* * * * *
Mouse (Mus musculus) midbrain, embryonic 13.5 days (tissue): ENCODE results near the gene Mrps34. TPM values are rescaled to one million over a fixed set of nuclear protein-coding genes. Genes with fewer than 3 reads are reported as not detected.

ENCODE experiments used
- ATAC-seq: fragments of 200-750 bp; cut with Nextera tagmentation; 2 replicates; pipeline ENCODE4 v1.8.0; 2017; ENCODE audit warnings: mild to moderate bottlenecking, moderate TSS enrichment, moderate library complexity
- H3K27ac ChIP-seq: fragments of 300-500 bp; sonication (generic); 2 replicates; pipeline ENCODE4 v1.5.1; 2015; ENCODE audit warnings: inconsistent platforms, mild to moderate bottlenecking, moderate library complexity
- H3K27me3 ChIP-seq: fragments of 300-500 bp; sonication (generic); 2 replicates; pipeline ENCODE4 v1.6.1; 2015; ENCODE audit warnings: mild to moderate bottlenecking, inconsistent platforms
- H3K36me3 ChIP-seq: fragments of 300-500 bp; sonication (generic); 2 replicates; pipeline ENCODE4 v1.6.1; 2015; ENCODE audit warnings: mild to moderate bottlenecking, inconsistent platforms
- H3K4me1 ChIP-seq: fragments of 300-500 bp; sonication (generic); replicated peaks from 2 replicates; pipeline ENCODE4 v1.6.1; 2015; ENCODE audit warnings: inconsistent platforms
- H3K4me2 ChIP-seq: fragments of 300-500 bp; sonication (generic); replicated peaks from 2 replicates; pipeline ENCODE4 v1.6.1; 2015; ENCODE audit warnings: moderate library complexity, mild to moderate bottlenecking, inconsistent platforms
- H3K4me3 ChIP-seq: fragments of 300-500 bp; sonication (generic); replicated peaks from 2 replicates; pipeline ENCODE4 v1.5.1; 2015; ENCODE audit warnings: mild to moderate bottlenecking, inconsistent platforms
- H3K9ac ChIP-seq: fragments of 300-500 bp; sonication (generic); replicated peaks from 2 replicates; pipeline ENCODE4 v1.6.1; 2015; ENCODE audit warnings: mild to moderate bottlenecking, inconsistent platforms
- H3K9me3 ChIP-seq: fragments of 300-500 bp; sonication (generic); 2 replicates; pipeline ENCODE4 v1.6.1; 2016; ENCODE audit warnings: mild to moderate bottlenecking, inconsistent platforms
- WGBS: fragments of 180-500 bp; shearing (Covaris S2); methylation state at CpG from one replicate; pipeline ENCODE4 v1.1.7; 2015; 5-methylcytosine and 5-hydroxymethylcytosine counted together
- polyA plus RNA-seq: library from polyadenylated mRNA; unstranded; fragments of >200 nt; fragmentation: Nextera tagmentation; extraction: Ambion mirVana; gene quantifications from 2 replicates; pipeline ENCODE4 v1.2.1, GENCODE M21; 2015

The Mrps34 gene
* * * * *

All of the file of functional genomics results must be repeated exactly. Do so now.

Mouse (Mus musculus) midbrain, embryonic 13.5 days (tissue): ENCODE results near the gene Mrps34. TPM values are rescaled to one million over a fixed set of nuclear protein-coding genes. Genes with fewer than 3 reads are reported as not detected.

ENCODE experiments used
- ATAC-seq: fragments of 200-750 bp; cut with Nextera tagmentation; 2 replicates; pipeline ENCODE4 v1.8.0; 2017; ENCODE audit warnings: mild to moderate bottlenecking, moderate TSS enrichment, moderate library complexity
- H3K27ac ChIP-seq: fragments of 300-500 bp; sonication (generic); 2 replicates; pipeline ENCODE4 v1.5.1; 2015; ENCODE audit warnings: inconsistent platforms, mild to moderate bottlenecking, moderate library complexity
- H3K27me3 ChIP-seq: fragments of 300-500 bp; sonication (generic); 2 replicates; pipeline ENCODE4 v1.6.1; 2015; ENCODE audit warnings: mild to moderate bottlenecking, inconsistent platforms
- H3K36me3 ChIP-seq: fragments of 300-500 bp; sonication (generic); 2 replicates; pipeline ENCODE4 v1.6.1; 2015; ENCODE audit warnings: mild to moderate bottlenecking, inconsistent platforms
- H3K4me1 ChIP-seq: fragments of 300-500 bp; sonication (generic); replicated peaks from 2 replicates; pipeline ENCODE4 v1.6.1; 2015; ENCODE audit warnings: inconsistent platforms
- H3K4me2 ChIP-seq: fragments of 300-500 bp; sonication (generic); replicated peaks from 2 replicates; pipeline ENCODE4 v1.6.1; 2015; ENCODE audit warnings: moderate library complexity, mild to moderate bottlenecking, inconsistent platforms
- H3K4me3 ChIP-seq: fragments of 300-500 bp; sonication (generic); replicated peaks from 2 replicates; pipeline ENCODE4 v1.5.1; 2015; ENCODE audit warnings: mild to moderate bottlenecking, inconsistent platforms
- H3K9ac ChIP-seq: fragments of 300-500 bp; sonication (generic); replicated peaks from 2 replicates; pipeline ENCODE4 v1.6.1; 2015; ENCODE audit warnings: mild to moderate bottlenecking, inconsistent platforms
- H3K9me3 ChIP-seq: fragments of 300-500 bp; sonication (generic); 2 replicates; pipeline ENCODE4 v1.6.1; 2016; ENCODE audit warnings: mild to moderate bottlenecking, inconsistent platforms
- WGBS: fragments of 180-500 bp; shearing (Covaris S2); methylation state at CpG from one replicate; pipeline ENCODE4 v1.1.7; 2015; 5-methylcytosine and 5-hydroxymethylcytosine counted together
- polyA plus RNA-seq: library from polyadenylated mRNA; unstranded; fragments of >200 nt; fragmentation: Nextera tagmentation; extraction: Ambion mirVana; gene quantifications from 2 replicates; pipeline ENCODE4 v1.2.1, GENCODE M21; 2015

The Mrps34 gene